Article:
In our fast-paced and ever-changing work environment, the ability to adapt to challenges and overcome setbacks is a necessity. Creating a culture in which resilience can thrive is consequently a powerful key to success.
In this article, we explore the definition of resilience, the different types of workplace adversity, and what you can do on an individual, team, and organisational level to help cultivate a culture of resilience.
Why Is Resilience in the Workplace So Important?
While the research on resilience in the workplace is still emerging, it has been steadily gaining momentum. To better understand its importance, consider the following scenario:
You’re a driven HR manager tasked with handling a company-wide restructuring that involves layoffs and reassignments. This situation can be immensely stressful, both for the HR professional and the affected employees.
Someone with low workplace resilience may feel overwhelmed and struggle to manage the process, leading to a negative impact on the company culture and employee morale.
On the other hand, an HR professional with high levels of resiliency will be better equipped to manage the changes. Because they can navigate uncertainties with more ease, they are more likely to approach difficult conversations with empathy and professionalism. This ensures that the process is conducted in a way that is sensitive to the employees’ needs.
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What Is Resilience Really?
OK, we now know that resilience at work is crucial. But what exactly does it entail? And what does resilience look like?
Resilience is a core competency that can be developed and cultivated, enabling individuals, teams, and organisations to face life’s inevitable ups and downs with greater ease.
When we hear the word ‘resilience,’ we might picture quickly bouncing back from hardships unscathed. However, resilience is much broader. Rather than toughening up and simply pushing through difficult times, it refers to our capacity to deal with stress and adapt to change while also learning and growing from those experiences. In that sense, resilience is a multi-dimensional concept that goes beyond only surviving adversity.
To be resilient means being able to face and navigate uncertainty, embrace new challenges, and take risks when needed. It encompasses emotional regulation, self-belief, a positive mindset, and a network of support.
What Is ‘Adversity’ in the Workplace?
Workplace adversity takes many forms, and the type of resilience needed to cope varies across different industries. For example, in the retail sector, employees might be tasked with dealing with demanding customers and high sales targets, whereas people in the IT industry may need to continuously keep up with tight project deadlines and rapidly changing technology.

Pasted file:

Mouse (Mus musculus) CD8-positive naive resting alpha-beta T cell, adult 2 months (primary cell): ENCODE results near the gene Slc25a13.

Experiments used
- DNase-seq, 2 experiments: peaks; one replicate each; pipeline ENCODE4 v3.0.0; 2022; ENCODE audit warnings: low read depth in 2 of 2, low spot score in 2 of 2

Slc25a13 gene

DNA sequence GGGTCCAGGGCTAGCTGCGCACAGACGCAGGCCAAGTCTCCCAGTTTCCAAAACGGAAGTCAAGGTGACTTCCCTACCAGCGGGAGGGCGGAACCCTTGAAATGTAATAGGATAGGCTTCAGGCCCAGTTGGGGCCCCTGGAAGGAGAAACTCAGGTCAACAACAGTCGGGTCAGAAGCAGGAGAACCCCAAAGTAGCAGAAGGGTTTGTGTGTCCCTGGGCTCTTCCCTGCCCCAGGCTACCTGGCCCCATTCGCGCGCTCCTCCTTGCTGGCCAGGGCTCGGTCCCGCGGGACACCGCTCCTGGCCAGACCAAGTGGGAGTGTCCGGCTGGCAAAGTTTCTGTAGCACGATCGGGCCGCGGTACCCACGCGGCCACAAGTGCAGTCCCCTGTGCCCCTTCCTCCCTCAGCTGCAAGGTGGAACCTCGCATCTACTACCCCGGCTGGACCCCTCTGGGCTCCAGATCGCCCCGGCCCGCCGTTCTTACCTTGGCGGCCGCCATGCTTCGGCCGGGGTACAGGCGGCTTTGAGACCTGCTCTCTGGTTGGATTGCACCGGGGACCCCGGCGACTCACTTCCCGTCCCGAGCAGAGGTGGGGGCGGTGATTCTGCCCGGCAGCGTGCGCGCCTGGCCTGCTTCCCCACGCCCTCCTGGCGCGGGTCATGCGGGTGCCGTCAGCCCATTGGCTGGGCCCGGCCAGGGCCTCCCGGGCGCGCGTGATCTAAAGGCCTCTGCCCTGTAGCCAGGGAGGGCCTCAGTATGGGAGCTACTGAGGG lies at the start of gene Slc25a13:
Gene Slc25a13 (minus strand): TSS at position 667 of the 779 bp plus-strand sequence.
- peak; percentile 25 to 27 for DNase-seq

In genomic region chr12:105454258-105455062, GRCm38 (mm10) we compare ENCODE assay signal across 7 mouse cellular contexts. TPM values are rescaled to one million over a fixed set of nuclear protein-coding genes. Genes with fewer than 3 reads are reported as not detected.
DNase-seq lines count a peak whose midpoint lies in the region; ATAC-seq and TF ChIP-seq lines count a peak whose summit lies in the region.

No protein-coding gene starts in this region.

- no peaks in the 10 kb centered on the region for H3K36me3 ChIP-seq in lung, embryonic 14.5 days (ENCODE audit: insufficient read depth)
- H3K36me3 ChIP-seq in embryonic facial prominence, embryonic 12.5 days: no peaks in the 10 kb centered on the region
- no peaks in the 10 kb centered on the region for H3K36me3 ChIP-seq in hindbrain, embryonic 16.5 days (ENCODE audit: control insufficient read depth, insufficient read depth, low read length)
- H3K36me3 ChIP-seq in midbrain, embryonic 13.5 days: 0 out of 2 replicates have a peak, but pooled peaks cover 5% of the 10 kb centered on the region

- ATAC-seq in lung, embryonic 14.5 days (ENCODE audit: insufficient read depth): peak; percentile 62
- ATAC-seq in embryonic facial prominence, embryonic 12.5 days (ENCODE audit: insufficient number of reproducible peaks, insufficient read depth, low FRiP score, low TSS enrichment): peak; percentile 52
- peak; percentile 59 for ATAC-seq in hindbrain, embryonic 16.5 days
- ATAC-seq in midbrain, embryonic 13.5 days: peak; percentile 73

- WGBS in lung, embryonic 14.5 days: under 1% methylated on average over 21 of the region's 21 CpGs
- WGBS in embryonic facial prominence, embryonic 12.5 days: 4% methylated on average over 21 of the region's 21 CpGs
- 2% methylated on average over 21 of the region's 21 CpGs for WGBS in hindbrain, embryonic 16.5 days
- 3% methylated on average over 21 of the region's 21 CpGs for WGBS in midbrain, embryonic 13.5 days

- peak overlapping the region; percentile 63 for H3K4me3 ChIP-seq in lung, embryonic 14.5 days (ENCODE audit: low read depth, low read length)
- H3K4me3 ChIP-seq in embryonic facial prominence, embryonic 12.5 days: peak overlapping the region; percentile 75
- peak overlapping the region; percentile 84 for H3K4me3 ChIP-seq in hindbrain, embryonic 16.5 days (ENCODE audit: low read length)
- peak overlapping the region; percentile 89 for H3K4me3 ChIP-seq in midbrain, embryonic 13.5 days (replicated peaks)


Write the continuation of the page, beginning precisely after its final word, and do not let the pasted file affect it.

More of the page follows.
Adversity can also be caused by organisational circumstances, such as difficult managers or high levels of bureaucracy. Perhaps somewhat paradoxically, even seemingly positive changes can be seen as an adverse factor, creating stress and pressure. Think of a promotion that suddenly leads to increased responsibility.
In a recent survey conducted by Dale Carnegie Training, the following elements were listed as the top five most commonly experienced adverse conditions:
- Exhausting workloads
- Reorganisation/changing job roles
- Difficult relationships with co-workers
- Job instability
- Conflicting values
Additionally, large disruptions on a bigger scale can also impact industries differently. COVID-19 is a perfect example of this. When the tourism and hospitality industry was brought to a standstill in 2020, an unprecedented loss of employment and revenue followed.
For many UK business owners working within the industry, the uncertainty and lack of clarity were at the forefront of their concerns. There was a general fear that it would take extremely long before pre-COVID-19 business levels would ever be achieved again, if at all. Nonetheless, a study also found differing opinions between businesses within the industry itself, dependent, for example, on how much their trade relied on seasonal highs.
Similarly, the COVID pandemic had a significant impact on the consumer goods industry. Yet some companies, like Procter & Gamble (P&G), were able to adapt and thrive. They took note of the increased demand for home cleaning and personal hygiene products and responded by ramping up production and investing in new products, such as the Microban 24 disinfectant.
What Benefits Does Resilience Offer at the Individual, Team, and Organisational Levels?
Building resilience in the workplace doesn’t just offer individual benefits. It can also create a ripple effect at the team and organisational levels. (And vice versa, of course!)
In general, resilient staff members are better able to handle stress, maintain a positive attitude, and adapt to change. Increased resilience not only helps someone recover from challenging experiences, but it can also assist their growth and development. This leads to improved job satisfaction, better mental health, and a healthier work-life balance. It also reduces the risk of burnout, emotional exhaustion, sleep problems, low energy, limited concentration, and poor performance.
When we look at the team level, resilience can foster better communication and collaboration, improved productivity, and a greater sense of shared purpose. The potential outcome is a team that performs better, achieves more, and meets or exceeds its objectives.
At the organisational level, promoting resilience can spark an innovative culture that adapts to new challenges and creates opportunities for growth. It can lead to a more motivated and engaged workforce, reducing turnover rates, and boosting employee retention.